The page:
RAF airmen welcomed into hearts and home

From our November 2012 issue

By Mary Olson – Athabasca, Alta.

I was 6 to 12 years old during WWII and so remember quite a bit that went on here in Alberta. The RAF Flying Training School was located just north of Bowden and we, being British, welcomed the cadets in training into our hearts and homes.

The boys did their training in Tiger Moths, which weren’t very stable and often crashed. We’d hear of one losing his life from time to time, which seemed ghastly ironic. Every Sunday, we’d have from two to six airmen sit down with us for a hearty dinner. Dad soon discovered the ones who liked to sing and we’d have sessions around the organ.

My sister, Elsie, began working as a secretary at the airport so she’d bring some boys home with her, too. She had a boyfriend or two during those years – all were airmen and they spent a lot of hours at our place until the war took them overseas.

A lot of the boys we knew were very young, not even in their 20s, and they really enjoyed coming to a home where the parents had a British background and they could hear familiar accents. They had fun riding the horses and helping with the chores. Many wrote to us for years after and said how friendly Bowden was to them compared to some of the other places where they trained.

To me, the war was frightening, but I didn’t really connect the airmen to the war. They were such fun and there was always something exciting going on when they were at the farm. I remember that the radio with the 10 o’clock news was the scary thing.

Mom and dad both looked so worried thinking about relatives in England. I’d put the covers over my head to block out the dreadful things being said on the news. It did become very real when we heard that one of the young men who we had entertained and was a great singer had been killed.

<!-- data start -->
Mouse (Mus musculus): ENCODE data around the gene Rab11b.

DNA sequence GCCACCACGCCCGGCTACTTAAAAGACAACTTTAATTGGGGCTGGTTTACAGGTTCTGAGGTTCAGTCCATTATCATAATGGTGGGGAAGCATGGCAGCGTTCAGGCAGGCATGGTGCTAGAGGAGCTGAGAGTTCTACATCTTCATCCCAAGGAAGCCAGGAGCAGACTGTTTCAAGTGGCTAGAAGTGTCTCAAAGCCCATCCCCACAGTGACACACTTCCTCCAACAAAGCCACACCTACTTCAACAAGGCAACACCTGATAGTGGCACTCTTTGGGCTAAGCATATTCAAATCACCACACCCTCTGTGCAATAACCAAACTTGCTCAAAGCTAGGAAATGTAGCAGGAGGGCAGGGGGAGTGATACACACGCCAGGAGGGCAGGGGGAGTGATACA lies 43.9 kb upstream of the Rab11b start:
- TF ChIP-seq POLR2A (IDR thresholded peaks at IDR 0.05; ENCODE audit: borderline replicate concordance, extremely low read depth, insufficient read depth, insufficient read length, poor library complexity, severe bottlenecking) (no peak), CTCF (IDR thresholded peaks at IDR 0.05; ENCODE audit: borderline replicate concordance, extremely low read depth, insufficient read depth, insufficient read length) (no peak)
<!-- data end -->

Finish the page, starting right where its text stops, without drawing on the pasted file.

At school, we saved our pennies to buy war bonds. In Grade 4, we had a big soldier on the wall and every time we got another war bond we’d dress him with another article of soldier’s apparel.

I remember the rationing stamps and mom trying to save so we’d have enough for extra goodies at Christmas. We were luckier than some. We had our own meat, milk, and butter, but mom and dad, being English, did love their tea, which was rationed.

Because sugar was rationed, dad took up beekeeping for the honey even though he was very allergic to their stings. No matter where he got stung, his eyes would swell shut. I remember him singing a solo in church with his eyes all swollen.

We had it easy compared to countries in Europe. For us, it was an exciting time with extra dancing and entertainment to keep the troops happy. It was only when we heard that “one of our airmen” had gone down over Germany that the war seemed very close.